Five Things You Can Do To Have a Positive Impact in 2018

I am a motivational speaker; help socioeconomically diverse students find and apply to compatible colleges; and build programs to better inform health professions students about how patients live and work. I also repost pieces on how to live healthier and stories on those who impact others’ lives through service. In my diverse roles, I see how unhappy many people are in their lives….and how those who live fully and impactfully reshape their reality every day.

Surveys say two thirds of Americans are unhappy and unfulfilled in their lives. How sad for us that in times with lots of opportunities to live fully and impactfully, millions believe they don’t matter.

In doing so, they make it true.

There are a vast range of things you can do to change your fortunes—and our world, too. My “Impact Center,” has stories on how individuals are positively impacting others’ lives—and their communities. It also profiles many organizations here that, with the help of people like you, impact lives every day.

Here are five ways you can impact your life, your community, and your world in 2018 and beyond.

1. Get Involved

Find ways to make the world the way you want it to be. Voting is a great way to do this. It may seem a waste of time, but every vote cast reminds politicians—no matter how distant they feel—that they are accountable to all of us and can be replaced if they legislate—or behave—badly.

If you choose to vote, help someone in your community who can’t get to the polls by themselves. You can drive them, or, where possible, help them cast an absentee vote. In doing so you’ll give them a voice and strengthen our democracy.

Volunteering for causes important to you is another great way to feel great about yourself. Studies show volunteering can extend your life and make you feel better about it. It also lets you live your values.

Through volunteering you can show others that action can change others’ lives. Doing so helps others and shows those around you that they, too, can have an impact. Doing service in organizations you care about also helps you build a positive legacy.

2. Offer and Accept Help

“I love you is powerful,” but asking “How can I help?” can change the world.

Whether helping your kids with homework, or doing some home chores your partner usually does, there are many ways to assist people near you. All of them can keep those essential—and life-extending—connections to people you love strong and vibrant.

You may also be able to help someone when you’re out and about. Whether you help them get their groceries into their car or rescue an animal left on the street, having your eyes open in your neighborhood and community can make you feel you’ve done something valuable while making a huge difference in another’s life. By asking “How can I help?” you may even save that life.

I am blind and diabetic. I’m often told to be independent; to do everything I can myself. This philosophy is limiting…and dangerous as compared with balancing independence and mutual engagement. Accepting help can be far harder than offering it. Too many people think accepting help implies they are incapable or weak.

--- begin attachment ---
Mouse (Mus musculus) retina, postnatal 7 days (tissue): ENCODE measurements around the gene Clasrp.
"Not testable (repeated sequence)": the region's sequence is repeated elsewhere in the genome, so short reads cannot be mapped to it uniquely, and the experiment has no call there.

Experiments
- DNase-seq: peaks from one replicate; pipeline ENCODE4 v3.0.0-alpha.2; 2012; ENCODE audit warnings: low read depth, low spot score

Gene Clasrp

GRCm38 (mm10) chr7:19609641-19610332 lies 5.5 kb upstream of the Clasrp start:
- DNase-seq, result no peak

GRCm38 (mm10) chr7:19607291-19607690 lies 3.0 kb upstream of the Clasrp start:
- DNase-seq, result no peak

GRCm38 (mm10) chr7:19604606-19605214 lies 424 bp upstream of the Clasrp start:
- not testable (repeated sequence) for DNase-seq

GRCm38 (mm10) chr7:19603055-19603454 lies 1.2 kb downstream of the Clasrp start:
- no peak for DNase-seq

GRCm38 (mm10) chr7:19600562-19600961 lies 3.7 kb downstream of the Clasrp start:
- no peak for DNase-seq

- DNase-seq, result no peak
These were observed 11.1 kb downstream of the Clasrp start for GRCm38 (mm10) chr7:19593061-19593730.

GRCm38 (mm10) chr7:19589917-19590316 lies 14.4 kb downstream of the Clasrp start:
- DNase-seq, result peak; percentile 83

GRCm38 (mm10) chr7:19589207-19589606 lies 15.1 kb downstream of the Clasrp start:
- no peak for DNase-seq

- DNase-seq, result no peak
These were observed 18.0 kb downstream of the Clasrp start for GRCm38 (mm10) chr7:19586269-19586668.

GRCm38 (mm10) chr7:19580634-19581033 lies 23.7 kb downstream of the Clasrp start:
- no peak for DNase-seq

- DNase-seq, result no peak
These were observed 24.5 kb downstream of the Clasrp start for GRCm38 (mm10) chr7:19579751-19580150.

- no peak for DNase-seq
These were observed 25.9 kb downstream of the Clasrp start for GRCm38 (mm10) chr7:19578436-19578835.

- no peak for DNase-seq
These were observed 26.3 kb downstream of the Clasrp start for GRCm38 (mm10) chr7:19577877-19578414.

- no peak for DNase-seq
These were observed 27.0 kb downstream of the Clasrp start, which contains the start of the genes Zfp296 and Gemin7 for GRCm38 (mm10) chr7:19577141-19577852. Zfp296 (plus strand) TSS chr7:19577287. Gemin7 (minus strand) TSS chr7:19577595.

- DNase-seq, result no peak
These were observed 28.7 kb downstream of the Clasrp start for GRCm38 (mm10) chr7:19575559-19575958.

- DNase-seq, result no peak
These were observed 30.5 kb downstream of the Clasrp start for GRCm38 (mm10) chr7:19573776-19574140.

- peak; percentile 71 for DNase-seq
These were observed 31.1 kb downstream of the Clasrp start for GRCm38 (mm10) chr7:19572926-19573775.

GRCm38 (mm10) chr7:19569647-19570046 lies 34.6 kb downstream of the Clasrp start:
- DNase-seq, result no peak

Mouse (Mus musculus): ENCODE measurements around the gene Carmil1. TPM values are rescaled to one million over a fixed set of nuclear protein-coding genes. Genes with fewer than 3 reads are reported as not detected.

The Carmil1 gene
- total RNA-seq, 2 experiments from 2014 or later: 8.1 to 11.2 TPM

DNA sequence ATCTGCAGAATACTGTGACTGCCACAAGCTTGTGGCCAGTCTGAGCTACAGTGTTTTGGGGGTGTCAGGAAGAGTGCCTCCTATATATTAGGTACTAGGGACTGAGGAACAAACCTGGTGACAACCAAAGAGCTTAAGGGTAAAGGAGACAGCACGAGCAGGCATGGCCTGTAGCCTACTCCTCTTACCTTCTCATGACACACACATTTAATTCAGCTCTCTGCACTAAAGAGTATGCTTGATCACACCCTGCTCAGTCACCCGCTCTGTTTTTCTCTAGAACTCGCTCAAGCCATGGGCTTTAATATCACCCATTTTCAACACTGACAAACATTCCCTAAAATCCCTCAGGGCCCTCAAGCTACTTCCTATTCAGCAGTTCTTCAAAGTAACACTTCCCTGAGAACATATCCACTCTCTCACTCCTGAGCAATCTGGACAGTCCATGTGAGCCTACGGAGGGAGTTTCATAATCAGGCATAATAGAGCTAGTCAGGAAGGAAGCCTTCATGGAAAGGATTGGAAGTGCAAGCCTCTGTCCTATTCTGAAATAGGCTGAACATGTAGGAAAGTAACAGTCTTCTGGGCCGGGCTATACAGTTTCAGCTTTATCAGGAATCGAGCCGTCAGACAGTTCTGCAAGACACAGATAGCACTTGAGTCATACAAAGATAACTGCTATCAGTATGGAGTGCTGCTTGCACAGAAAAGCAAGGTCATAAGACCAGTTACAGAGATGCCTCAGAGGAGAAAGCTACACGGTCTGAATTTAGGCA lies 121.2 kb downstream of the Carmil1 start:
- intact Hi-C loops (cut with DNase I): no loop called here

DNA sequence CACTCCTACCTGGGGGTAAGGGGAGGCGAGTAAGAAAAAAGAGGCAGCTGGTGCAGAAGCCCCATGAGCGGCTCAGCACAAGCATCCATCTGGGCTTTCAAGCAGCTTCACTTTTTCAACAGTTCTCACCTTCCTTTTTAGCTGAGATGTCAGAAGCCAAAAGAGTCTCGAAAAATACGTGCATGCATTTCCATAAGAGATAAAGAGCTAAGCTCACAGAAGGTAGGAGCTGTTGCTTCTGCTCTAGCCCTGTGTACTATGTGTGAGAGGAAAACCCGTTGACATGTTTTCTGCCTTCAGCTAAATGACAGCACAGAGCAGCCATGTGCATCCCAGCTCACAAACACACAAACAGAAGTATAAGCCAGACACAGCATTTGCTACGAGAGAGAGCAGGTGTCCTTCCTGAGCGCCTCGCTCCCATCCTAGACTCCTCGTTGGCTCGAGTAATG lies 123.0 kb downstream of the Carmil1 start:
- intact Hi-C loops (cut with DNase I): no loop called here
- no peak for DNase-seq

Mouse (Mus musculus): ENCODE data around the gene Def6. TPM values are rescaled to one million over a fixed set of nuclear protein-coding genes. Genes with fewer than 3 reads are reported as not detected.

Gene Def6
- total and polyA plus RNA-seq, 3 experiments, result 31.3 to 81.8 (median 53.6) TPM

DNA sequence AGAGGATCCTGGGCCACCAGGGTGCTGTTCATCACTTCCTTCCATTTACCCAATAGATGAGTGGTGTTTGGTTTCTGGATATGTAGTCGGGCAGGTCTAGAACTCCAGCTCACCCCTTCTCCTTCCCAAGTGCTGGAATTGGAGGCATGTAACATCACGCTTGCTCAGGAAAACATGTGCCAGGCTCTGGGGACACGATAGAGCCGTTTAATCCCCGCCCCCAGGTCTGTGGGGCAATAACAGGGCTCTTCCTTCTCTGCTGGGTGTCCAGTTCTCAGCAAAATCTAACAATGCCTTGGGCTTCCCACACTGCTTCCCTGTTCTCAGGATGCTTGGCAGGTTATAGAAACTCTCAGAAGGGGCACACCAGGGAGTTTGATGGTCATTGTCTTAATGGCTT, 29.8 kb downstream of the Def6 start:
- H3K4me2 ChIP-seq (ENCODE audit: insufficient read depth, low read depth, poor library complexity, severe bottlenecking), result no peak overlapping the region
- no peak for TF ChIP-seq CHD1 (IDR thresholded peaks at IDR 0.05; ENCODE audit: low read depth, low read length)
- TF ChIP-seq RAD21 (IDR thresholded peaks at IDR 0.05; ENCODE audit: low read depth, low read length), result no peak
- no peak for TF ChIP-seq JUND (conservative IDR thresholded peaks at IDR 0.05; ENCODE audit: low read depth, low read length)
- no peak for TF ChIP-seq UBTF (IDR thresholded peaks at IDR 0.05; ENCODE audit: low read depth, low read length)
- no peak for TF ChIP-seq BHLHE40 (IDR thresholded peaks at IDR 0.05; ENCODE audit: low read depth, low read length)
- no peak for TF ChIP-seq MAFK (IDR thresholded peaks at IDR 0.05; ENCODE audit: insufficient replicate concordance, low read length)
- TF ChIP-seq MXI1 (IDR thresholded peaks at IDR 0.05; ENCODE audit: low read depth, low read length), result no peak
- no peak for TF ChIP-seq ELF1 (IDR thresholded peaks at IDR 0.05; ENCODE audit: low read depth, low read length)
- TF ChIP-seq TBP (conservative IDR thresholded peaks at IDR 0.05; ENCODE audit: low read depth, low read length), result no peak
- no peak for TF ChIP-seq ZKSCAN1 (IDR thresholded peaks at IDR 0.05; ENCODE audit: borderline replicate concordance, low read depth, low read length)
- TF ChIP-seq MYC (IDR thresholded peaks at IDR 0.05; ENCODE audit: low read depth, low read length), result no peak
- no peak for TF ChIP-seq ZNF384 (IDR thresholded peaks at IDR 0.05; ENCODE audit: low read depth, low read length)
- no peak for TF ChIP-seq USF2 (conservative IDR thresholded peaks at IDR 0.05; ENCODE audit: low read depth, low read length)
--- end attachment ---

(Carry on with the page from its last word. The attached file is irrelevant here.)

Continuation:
My website and social media, show how accepting help has saved time, energy, and risk for me and others. Mutual engagement expands opportunities for everyone. Doors won't open if we don't say, “yes, some help would be great, thanks!”

3. Consider How your Behaviors and Choices Impact Those Around You

From smoking, unhealthy eating, and exercising to managing work, relationship and family, always remember how your decisions affect everyone around you. Do you regularly eat unhealthy foods your colleagues bring in to work? They often have hundreds of calories that frequently add unhealthy weight known to increase your risk of heart disease, diabetes, and reduced life expectancy. Getting drunk regularly may lead to your arrest for drunken driving, while adding numerous unhealthy calories and increasing your risk of premature illness or death.

Do you speed when you drive and/or choose not to wear protective gear on your motorbike or the slopes? One accident can change your life, or end it. Choosing not to wear safety gear or ignoring laws meant to make the world safer can add to the risk of hurting or killing yourself. These choices can also endanger others. If you struggle with making smart choices, go back to number two: get help if you can.

4. Be More Than a Follower

Listen to ideas and opinions from people you disagree with. Today, the media (social and professional) doesn’t have to offer balanced views of policy, events, or others’ opinions. Using social media unintelligently can actually reduce your exposure to views outside of your friend groups. Internet sites track outside resources you use. Tracking software then selects adds you see.

Whatever you believe, intentionally seek out articles from sources you disagree with every day. You may find the other side can justify their views. Even if your opinions are reinforced by exposure to your opponents’ ideas, you will know, and more effectively counter, their arguments.

5. Find Ways to Spread Stories of People and Organizations Doing “Good” Things

Social media is great for this kind of sharing. Remember sharing things on social media, puts your thoughts out there forever so be careful in what you share and how you do it.

Sending me stories of people having an impact on other individuals or their communities is a great way to tell others about people making our world better. I will try to get them up in my Impact Center and on the social media I use to help people learn how others do good things for themselves and our world.

Whatever you do in 2018, make it a year you can look back on with certainty you made it better than 2017 has been for you.

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